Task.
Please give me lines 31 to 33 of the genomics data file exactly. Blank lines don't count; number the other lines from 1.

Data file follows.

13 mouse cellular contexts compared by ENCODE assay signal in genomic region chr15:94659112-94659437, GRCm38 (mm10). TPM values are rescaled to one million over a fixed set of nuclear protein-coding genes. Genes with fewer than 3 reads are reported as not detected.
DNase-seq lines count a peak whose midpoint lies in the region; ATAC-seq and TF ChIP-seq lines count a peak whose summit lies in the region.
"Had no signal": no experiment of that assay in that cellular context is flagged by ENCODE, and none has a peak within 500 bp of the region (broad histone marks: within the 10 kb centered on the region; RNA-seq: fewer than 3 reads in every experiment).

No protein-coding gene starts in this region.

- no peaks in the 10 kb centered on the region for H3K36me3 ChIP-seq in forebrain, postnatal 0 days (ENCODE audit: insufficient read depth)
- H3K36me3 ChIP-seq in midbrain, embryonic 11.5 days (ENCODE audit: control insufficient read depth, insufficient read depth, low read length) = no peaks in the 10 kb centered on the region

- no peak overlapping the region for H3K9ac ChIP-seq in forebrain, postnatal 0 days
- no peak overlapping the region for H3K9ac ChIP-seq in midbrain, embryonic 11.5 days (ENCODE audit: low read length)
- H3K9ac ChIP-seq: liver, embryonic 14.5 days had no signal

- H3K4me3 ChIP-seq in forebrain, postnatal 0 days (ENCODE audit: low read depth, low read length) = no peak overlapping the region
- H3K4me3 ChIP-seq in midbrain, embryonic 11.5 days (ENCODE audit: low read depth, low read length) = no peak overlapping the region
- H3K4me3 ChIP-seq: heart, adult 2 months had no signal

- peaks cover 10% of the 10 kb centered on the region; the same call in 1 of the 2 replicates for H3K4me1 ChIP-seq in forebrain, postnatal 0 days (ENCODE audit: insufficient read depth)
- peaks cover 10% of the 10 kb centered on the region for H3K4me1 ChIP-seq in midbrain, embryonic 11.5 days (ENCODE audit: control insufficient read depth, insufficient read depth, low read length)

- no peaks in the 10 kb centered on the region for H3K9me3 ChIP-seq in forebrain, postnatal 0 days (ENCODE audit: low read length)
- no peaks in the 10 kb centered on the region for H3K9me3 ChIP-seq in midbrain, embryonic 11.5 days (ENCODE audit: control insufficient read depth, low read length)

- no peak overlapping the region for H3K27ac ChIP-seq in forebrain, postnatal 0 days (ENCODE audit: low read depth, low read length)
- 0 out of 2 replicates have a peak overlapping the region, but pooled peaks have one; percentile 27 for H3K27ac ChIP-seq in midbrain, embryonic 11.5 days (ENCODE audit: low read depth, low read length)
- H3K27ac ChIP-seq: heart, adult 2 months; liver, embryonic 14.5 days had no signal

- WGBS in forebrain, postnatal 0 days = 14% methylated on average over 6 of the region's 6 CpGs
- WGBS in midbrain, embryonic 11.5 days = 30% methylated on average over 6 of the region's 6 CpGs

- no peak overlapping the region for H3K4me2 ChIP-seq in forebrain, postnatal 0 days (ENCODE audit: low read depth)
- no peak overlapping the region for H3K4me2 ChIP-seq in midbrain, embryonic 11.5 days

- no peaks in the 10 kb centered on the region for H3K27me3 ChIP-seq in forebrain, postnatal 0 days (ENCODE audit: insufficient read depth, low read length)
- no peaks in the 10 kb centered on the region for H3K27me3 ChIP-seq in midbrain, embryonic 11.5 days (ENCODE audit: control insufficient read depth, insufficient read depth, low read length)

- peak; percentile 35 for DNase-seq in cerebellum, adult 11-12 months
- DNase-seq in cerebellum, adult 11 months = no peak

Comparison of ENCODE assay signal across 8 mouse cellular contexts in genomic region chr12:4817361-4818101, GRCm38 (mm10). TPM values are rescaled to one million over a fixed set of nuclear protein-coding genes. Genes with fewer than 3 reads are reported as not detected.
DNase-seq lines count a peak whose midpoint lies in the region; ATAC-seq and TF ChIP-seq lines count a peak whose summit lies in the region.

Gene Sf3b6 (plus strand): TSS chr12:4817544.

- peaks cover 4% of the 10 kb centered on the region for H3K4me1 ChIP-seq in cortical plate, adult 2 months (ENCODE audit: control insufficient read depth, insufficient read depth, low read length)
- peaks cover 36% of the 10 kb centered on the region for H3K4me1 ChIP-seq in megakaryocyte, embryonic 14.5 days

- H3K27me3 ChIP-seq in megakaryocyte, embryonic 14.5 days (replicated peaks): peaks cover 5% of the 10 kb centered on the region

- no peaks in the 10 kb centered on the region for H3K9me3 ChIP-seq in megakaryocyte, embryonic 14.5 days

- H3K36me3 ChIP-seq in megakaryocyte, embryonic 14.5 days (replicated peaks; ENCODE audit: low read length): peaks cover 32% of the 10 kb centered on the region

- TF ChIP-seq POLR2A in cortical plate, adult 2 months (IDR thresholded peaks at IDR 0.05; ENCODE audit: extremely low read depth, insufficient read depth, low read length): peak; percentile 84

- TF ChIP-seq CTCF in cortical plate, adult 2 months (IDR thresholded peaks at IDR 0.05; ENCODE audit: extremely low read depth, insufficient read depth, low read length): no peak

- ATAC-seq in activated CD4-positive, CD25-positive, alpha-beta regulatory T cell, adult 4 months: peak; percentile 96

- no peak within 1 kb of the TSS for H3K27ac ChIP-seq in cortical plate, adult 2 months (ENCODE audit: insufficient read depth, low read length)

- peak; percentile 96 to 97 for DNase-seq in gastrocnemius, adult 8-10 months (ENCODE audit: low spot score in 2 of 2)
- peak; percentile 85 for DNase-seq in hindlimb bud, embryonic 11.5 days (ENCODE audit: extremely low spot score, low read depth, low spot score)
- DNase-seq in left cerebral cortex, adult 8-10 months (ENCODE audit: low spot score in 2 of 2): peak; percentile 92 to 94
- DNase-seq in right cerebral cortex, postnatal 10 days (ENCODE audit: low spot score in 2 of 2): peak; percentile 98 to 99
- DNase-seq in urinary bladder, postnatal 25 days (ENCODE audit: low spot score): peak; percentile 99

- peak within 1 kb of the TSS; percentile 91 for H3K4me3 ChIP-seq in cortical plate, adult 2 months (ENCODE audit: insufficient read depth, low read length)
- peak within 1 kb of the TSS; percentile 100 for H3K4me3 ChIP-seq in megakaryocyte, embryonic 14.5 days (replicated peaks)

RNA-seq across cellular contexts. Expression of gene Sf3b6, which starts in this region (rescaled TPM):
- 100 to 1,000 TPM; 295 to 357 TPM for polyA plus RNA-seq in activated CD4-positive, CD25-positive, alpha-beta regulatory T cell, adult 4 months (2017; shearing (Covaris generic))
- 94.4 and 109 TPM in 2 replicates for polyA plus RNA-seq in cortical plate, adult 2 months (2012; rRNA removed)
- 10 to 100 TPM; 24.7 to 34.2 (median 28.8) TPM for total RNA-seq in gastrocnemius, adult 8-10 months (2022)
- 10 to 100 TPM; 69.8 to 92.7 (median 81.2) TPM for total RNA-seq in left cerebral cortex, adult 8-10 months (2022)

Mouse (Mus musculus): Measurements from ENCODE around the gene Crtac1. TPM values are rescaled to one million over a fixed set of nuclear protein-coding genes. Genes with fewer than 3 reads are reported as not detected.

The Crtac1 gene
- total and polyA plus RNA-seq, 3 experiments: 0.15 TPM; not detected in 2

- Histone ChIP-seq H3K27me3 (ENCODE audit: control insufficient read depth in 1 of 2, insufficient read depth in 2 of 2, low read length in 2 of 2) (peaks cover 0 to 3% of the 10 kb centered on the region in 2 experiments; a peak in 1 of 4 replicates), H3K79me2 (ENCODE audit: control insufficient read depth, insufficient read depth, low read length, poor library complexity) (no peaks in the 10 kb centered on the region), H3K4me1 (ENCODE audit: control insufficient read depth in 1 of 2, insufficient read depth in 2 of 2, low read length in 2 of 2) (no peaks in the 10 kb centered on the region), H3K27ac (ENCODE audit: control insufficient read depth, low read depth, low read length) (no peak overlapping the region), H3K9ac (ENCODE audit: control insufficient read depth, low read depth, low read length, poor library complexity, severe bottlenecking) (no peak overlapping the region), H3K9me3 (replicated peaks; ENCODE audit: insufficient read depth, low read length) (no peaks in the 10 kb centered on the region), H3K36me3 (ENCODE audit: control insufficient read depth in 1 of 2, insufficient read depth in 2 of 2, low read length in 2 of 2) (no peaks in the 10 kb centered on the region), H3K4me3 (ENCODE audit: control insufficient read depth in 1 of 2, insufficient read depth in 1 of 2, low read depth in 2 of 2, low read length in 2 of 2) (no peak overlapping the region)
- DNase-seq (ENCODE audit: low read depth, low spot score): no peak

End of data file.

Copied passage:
- peaks cover 4% of the 10 kb centered on the region for H3K4me1 ChIP-seq in cortical plate, adult 2 months (ENCODE audit: control insufficient read depth, insufficient read depth, low read length)
- peaks cover 36% of the 10 kb centered on the region for H3K4me1 ChIP-seq in megakaryocyte, embryonic 14.5 days

- H3K27me3 ChIP-seq in megakaryocyte, embryonic 14.5 days (replicated peaks): peaks cover 5% of the 10 kb centered on the region